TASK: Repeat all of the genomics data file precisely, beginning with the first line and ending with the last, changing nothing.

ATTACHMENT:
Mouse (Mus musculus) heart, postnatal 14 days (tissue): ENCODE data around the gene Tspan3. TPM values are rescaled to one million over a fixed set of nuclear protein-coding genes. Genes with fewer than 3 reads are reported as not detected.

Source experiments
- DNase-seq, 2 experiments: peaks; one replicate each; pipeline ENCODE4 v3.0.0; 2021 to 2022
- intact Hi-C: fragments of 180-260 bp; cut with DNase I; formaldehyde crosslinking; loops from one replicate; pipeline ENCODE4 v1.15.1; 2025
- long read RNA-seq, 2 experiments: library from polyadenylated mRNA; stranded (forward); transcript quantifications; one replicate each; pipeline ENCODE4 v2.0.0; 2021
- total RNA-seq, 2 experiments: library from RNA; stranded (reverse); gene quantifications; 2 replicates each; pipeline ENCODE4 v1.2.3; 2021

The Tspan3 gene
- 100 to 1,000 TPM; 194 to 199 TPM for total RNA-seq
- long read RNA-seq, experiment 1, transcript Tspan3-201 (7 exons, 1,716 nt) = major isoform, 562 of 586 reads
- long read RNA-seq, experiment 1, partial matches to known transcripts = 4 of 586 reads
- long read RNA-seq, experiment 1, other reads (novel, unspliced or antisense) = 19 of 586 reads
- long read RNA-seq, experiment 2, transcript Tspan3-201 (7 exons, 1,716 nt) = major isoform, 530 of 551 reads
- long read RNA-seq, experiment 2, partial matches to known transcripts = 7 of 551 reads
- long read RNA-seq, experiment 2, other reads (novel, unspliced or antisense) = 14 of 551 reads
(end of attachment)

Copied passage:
Mouse (Mus musculus) heart, postnatal 14 days (tissue): ENCODE data around the gene Tspan3. TPM values are rescaled to one million over a fixed set of nuclear protein-coding genes. Genes with fewer than 3 reads are reported as not detected.

Source experiments
- DNase-seq, 2 experiments: peaks; one replicate each; pipeline ENCODE4 v3.0.0; 2021 to 2022
- intact Hi-C: fragments of 180-260 bp; cut with DNase I; formaldehyde crosslinking; loops from one replicate; pipeline ENCODE4 v1.15.1; 2025
- long read RNA-seq, 2 experiments: library from polyadenylated mRNA; stranded (forward); transcript quantifications; one replicate each; pipeline ENCODE4 v2.0.0; 2021
- total RNA-seq, 2 experiments: library from RNA; stranded (reverse); gene quantifications; 2 replicates each; pipeline ENCODE4 v1.2.3; 2021

The Tspan3 gene
- 100 to 1,000 TPM; 194 to 199 TPM for total RNA-seq
- long read RNA-seq, experiment 1, transcript Tspan3-201 (7 exons, 1,716 nt) = major isoform, 562 of 586 reads
- long read RNA-seq, experiment 1, partial matches to known transcripts = 4 of 586 reads
- long read RNA-seq, experiment 1, other reads (novel, unspliced or antisense) = 19 of 586 reads
- long read RNA-seq, experiment 2, transcript Tspan3-201 (7 exons, 1,716 nt) = major isoform, 530 of 551 reads
- long read RNA-seq, experiment 2, partial matches to known transcripts = 7 of 551 reads
- long read RNA-seq, experiment 2, other reads (novel, unspliced or antisense) = 14 of 551 reads